Just this year,  we did a PV evaluation for another person’s house.  He wanted a 6kW system that would produce about 800 kWhrs of electricity each month.   We had four contractors bid on the job — Stellar, Sullivan, Solare and Carlson/Real Goods.   All of them are reputable solar installers with decent track records.   The price range for the bid:  $13,000-$16,000 after the Federal Tax Credit deduction. By way of comparison, that is the price range for our 2008 installation but for almost twice as much power generation as what we had installed previously. Estimated payback:  6-7 years. And because this couple plan on buying electric cars in the near future, the payback might be even quicker.

We also got a bid from Solar City, who largely appeals to customers who want to minimize their out-of-pocket payment, want hassle-free generation and don’t plan on staying in their house for over 20 years.  That niche of customers may be attracted to Solar City’s (and other solar lease companies) business model. It’s sorta like leasing a car:  if you don’t want to drive your car for more than three years, perhaps leasing is for you. But as a pure economic play, it isn’t an attractive one.(see more below about leasing)

This isn’t just about solarizing homes.According to industry sources,  U.S. companies are turning to solar power more than ever, with more than 1,000 megawatts of new photovoltaic capacity installed in the past year.  Reportedly, the top five companies for installed capacity in the last year were Wal-Mart, Costco, Kohl’s, Apple and IKEA.  The reasons that large companies are going solar:    a 30% drop in the average installed price for commercial-scale solar since 2011,   reduceing electricity price volatility and the continued availability of a federal investment tax credit for solar.

Other steps you’d want to take if you explore a PV system for your home:

  • Use the worksheet created by the folks at the Center for Sustainable Energy.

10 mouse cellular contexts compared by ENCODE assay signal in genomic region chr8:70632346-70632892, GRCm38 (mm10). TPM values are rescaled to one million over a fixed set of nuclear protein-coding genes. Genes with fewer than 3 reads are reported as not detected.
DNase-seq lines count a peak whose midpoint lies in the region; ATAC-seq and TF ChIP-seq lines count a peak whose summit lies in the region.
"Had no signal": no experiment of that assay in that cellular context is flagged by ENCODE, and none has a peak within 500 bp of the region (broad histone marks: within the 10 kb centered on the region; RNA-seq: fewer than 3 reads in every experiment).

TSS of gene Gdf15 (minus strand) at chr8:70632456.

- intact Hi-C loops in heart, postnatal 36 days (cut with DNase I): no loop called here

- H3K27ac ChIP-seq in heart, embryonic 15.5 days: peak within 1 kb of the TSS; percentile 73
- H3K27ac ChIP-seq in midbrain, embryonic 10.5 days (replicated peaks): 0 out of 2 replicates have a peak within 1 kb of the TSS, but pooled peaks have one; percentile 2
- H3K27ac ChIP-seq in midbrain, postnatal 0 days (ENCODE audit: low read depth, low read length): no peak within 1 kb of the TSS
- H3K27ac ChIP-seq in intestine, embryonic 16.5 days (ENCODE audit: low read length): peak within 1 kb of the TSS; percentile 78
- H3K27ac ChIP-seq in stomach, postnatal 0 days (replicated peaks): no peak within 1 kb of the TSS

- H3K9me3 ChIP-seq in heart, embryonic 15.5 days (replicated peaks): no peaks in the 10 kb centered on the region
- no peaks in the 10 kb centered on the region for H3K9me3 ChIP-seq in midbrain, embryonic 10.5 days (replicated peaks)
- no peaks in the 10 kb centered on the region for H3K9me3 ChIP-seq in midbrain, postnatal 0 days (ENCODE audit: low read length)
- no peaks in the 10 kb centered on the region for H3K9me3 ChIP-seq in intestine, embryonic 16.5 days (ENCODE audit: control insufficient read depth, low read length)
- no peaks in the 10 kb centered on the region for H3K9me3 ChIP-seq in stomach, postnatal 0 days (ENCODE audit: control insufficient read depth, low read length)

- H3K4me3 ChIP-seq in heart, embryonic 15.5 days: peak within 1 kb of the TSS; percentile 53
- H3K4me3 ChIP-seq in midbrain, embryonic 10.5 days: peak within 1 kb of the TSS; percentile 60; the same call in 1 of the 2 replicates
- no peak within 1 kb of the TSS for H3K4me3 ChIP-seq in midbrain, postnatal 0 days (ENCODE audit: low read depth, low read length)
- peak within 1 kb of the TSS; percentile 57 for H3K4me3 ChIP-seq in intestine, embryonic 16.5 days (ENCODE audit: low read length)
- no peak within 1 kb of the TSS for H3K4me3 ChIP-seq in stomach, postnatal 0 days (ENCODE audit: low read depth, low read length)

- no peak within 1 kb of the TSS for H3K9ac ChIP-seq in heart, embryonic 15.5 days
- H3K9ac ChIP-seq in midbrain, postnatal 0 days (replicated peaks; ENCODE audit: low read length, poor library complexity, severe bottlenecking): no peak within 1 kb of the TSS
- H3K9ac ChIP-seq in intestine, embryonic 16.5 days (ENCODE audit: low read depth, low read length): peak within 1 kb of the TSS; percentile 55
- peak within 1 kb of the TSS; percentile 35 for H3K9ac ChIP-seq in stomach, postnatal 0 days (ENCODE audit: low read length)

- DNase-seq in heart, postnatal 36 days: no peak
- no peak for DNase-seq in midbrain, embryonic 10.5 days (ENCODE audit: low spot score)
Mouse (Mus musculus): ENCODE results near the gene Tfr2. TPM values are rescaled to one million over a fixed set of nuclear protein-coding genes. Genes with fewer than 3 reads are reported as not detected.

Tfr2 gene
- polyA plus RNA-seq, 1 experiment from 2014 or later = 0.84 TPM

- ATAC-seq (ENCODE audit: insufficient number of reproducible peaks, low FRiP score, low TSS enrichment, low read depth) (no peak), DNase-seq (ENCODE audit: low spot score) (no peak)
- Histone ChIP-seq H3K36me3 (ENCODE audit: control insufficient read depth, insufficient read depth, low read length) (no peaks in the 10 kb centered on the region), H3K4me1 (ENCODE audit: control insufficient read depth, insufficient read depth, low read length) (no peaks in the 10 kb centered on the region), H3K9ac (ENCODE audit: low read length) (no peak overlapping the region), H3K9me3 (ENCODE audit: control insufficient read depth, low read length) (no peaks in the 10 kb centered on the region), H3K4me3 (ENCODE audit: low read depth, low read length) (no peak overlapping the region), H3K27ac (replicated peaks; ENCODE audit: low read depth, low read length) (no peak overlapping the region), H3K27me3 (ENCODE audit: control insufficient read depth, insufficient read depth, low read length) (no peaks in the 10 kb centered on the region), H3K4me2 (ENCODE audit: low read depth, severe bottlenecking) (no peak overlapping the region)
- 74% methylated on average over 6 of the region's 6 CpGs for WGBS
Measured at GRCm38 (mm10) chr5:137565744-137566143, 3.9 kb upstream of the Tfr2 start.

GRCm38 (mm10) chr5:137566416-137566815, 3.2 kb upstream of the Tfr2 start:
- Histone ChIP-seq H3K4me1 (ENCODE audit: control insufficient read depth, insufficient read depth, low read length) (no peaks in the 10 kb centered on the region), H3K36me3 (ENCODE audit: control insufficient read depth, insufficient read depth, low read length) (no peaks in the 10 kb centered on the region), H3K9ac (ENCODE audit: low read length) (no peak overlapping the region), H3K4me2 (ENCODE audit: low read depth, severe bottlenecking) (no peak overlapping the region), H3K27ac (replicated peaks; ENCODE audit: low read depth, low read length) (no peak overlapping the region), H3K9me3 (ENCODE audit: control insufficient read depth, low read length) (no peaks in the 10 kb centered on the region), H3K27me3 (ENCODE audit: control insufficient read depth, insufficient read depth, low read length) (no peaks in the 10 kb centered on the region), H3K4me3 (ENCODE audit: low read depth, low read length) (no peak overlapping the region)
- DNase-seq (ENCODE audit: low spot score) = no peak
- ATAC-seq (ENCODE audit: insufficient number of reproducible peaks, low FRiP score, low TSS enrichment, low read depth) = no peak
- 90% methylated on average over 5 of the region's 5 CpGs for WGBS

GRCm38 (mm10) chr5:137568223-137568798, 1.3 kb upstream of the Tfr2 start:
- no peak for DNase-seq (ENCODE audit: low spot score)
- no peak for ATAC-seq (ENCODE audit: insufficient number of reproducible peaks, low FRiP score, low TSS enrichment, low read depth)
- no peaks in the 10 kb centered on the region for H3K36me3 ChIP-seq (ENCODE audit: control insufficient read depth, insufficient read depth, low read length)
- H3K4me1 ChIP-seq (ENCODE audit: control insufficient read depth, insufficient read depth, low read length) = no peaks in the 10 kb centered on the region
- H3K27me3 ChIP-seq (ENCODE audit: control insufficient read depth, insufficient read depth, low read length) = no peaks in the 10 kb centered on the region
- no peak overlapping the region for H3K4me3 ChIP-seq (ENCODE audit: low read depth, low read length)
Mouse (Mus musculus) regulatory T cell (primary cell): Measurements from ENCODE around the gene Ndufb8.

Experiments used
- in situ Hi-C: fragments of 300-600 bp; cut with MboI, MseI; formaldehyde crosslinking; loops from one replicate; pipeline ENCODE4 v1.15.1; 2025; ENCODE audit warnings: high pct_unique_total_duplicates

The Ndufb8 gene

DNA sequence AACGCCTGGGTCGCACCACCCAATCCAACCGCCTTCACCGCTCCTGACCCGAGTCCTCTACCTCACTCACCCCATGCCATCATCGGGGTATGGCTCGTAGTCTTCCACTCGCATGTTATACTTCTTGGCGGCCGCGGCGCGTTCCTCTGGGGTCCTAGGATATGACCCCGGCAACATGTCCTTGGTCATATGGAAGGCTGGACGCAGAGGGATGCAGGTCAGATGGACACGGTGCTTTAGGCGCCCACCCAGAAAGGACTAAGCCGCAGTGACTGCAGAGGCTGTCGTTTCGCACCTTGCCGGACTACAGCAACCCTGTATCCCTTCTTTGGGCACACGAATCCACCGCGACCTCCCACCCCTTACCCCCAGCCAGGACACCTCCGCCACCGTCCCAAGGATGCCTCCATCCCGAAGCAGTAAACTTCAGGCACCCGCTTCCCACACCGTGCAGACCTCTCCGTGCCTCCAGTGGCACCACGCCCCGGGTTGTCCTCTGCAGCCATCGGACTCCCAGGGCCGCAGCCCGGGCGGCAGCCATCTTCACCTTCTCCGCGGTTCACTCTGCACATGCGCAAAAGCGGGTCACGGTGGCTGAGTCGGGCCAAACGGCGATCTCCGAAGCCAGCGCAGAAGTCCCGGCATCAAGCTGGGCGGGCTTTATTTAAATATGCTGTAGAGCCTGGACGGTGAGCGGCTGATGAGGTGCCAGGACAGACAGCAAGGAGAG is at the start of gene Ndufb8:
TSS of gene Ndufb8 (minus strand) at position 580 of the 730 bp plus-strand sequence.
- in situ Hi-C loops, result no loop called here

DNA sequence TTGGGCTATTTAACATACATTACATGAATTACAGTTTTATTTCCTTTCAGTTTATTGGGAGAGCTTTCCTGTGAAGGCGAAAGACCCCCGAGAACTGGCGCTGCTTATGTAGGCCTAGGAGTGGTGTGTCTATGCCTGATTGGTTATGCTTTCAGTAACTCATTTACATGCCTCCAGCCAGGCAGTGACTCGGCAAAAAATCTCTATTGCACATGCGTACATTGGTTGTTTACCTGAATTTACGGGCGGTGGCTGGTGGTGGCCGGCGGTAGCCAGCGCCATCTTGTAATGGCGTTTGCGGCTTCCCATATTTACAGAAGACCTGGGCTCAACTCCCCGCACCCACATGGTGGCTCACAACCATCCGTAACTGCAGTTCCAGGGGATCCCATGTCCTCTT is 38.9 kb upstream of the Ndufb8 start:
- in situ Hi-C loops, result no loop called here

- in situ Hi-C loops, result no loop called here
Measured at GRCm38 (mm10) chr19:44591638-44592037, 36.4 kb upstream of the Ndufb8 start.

• Ask companies to quote the likely system output in AC wattage, ideally using the California Energy Commission’s so-called CEC-AC rating. Bids in DC wattage could lead you to believe your system will be more powerful and cost-effective than it really will be.
  • In addition to the product warranty offered by the manufacturer, explore getting a workmanship warranty.
  • Check out the Better Business Bureau and Yelp for reviews and look up the licenses or certifications their workers have. Search the Contractors State License Board site to see if workers have one of the following licenses: A (general engineering contractor), B (general building contractor), C10 (electrical contractor) and/or C46 (solar contractor).

Additional Benefits of a PV investment

Add an Electric Car into the mix

A typical gas-powered car currently costs about 20¢ per mile in fuel cost. Drive an EV plugged into the power grid and your cost-per-mile could be more than cut in half — to 5.7¢. Plug that EV into your solar-powered home and your car fuel cost drops down to as little as 2¢ per mile! That’s equivalent to 40¢ per gallon gasoline in a gas-powered car!    With SDG&E’s high prices, our cost equivalent to gasoline is closer to 80¢ per gallon.    But then, we’ve prepaid our electricity with our PV investment, so our actual out-of-pocket cost per gallon is 0¢.    That’s not bad!